Ever since the Mexican government authorized Datacredit, a credit bureau jointly owned by TRW Information Systems and Services and a Mexican entrepreneur earlier this month, rumors have been flying about a competitor's failure to gain similar approval.

TRW's major U.S. competitors, Trans Union Corp. and Equifax Inc., each have applications pending, but a number of market sources said Trans Union's application to form a credit bureau with a group of Mexican banks was rejected.

A spokeswoman for Chicago-based Trans Union denied the allegation and said the company expected its application to be approved within two weeks.

An official from the Ministry of Finance, which is processing the applications, would not return phone calls made to his office.

Juan Pina, executive vice president of Banamex, one of the banks involved in the negotiations between the government and the group of banks seeking a partnership with Trans Union, attempted to explain how the rumor might have started.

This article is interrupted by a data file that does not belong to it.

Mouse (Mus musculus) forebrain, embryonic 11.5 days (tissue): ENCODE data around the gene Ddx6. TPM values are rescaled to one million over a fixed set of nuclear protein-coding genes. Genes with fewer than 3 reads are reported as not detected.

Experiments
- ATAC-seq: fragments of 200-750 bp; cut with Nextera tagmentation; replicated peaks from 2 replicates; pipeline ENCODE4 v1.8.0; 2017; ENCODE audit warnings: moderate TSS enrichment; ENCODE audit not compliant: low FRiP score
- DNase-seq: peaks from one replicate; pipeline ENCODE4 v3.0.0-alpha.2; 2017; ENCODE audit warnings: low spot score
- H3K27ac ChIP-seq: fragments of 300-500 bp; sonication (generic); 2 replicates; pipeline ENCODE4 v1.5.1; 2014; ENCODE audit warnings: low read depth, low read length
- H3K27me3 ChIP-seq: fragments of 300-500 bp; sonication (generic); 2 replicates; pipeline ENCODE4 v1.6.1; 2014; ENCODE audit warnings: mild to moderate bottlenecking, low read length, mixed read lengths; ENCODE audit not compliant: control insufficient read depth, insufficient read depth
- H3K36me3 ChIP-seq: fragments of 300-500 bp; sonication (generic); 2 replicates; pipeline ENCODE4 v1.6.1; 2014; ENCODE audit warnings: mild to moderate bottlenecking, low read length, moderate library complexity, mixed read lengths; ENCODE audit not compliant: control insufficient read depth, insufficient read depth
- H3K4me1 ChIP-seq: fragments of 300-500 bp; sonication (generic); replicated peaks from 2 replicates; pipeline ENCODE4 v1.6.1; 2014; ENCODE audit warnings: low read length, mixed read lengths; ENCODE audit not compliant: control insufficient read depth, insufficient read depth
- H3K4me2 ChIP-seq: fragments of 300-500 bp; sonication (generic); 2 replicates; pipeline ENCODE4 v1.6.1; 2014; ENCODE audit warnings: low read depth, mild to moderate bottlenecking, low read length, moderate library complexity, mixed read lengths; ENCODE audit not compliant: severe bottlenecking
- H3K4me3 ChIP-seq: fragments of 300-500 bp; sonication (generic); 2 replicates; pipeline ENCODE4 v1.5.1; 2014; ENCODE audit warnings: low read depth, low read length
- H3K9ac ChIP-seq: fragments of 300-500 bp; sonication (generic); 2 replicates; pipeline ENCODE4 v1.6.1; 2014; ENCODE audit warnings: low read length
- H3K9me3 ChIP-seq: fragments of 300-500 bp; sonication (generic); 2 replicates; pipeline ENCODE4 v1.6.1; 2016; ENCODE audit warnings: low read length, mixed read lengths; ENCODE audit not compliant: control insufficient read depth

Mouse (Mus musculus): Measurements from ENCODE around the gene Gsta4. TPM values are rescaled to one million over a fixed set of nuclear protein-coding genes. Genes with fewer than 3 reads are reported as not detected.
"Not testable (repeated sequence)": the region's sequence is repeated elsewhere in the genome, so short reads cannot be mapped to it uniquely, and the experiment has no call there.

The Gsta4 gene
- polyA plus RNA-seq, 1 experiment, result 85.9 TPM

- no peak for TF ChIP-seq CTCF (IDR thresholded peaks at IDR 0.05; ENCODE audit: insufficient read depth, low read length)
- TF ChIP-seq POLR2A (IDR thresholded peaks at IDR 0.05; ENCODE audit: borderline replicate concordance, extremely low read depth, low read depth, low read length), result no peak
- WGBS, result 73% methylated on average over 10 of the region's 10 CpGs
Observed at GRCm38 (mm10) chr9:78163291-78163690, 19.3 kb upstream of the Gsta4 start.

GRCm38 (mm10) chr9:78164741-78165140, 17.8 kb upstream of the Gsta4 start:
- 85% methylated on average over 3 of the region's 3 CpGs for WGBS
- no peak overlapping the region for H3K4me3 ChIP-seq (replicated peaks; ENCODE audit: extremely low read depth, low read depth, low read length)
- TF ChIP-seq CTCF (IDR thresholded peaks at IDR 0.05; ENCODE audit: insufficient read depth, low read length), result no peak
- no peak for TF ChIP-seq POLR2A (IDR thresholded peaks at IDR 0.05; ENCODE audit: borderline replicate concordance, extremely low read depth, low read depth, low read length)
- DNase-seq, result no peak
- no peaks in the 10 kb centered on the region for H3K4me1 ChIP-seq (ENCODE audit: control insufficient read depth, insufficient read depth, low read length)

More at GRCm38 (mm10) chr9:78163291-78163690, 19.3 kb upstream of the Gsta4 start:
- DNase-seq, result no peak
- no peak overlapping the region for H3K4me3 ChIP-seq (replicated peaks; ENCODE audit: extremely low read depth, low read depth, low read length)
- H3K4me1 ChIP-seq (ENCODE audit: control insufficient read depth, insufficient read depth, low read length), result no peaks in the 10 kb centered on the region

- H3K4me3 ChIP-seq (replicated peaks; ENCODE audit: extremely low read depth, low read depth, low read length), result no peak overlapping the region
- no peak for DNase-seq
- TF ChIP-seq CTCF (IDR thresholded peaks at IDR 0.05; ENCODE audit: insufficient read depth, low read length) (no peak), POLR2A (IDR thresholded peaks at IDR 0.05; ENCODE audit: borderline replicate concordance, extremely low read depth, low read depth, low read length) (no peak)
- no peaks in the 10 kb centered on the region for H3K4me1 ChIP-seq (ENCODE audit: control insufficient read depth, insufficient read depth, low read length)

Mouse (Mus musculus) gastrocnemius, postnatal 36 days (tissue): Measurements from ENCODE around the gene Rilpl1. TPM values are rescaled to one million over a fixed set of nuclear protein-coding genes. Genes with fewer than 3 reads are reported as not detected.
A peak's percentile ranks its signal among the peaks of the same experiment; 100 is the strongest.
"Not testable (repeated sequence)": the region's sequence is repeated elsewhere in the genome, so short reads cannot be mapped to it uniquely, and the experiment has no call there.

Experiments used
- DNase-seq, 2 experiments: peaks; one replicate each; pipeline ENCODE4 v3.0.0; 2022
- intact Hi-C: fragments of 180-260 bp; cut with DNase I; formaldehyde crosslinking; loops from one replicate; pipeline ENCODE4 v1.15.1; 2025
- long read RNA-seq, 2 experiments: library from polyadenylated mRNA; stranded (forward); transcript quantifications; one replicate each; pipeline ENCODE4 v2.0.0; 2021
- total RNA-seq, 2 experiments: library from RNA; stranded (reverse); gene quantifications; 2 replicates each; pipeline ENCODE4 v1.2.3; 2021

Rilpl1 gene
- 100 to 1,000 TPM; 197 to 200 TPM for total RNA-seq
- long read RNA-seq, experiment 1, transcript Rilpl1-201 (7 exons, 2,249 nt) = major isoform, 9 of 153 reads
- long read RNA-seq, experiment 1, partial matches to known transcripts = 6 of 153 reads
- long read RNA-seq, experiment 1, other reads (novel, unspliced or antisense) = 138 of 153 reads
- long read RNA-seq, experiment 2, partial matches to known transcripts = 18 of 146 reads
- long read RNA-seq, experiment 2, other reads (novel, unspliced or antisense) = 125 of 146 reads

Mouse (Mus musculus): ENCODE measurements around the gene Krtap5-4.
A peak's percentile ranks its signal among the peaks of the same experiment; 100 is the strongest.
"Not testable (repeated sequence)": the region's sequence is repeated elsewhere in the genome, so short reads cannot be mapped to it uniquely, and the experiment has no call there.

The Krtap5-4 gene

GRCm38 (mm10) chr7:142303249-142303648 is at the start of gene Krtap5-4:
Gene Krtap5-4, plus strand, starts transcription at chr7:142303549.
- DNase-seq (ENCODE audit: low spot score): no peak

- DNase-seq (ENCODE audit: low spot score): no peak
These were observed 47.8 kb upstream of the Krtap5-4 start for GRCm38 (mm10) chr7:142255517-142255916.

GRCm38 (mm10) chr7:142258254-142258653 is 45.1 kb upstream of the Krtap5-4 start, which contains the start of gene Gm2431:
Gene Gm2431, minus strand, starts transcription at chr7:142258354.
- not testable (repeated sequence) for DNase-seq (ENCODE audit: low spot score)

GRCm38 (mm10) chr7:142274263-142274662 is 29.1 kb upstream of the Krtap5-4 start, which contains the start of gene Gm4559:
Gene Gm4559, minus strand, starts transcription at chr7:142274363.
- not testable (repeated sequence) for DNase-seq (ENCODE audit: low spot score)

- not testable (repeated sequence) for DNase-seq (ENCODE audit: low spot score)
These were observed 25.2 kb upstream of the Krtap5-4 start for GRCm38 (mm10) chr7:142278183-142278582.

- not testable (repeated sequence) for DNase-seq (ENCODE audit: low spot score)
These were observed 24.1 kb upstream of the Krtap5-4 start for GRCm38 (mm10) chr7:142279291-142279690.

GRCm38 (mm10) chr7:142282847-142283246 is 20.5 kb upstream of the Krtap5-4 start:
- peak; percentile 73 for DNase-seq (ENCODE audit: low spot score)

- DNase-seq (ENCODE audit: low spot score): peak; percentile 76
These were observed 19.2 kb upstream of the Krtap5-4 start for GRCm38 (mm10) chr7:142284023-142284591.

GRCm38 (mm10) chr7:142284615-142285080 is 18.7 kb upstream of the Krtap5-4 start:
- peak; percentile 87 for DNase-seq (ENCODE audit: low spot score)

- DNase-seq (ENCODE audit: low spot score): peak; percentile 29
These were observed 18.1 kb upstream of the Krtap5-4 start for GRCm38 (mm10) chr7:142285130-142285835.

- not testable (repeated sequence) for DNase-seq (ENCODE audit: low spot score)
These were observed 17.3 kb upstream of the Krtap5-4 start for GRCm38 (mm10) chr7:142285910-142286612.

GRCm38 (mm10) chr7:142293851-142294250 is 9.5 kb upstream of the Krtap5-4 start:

Mr. Pina said that since Trans Union's application was submitted a few months ago, the company and its prospective bank partners have invited at least 22 additional banks to become part owners.

Originally, Trans Union negotiated with 12 Mexican banks.

The new banks include 12 foreign institutions such as Fuji Bank of Japan, Banco Santander of Spain, and GE Capital of the United States, and about 10 Mexican start-up banks.

The banks as a group would still own 70% of the venture and Trans Union 30%. But the additional memberships will change the individual banks' ownership stakes.

One Mexican banker, who asked to remain anonymous, said the largest banks - Banamex, Bancomer, and Banco Serfin - would likely own a much larger share of the credit bureau than some of the smaller banks.

Also, the banker contended that the partners invited the 22 new banks to be owners, in part, because it gives the venture an appearance of fairness, and thereby might quell any fears within the Ministry of Finance that it could become monopolistic.

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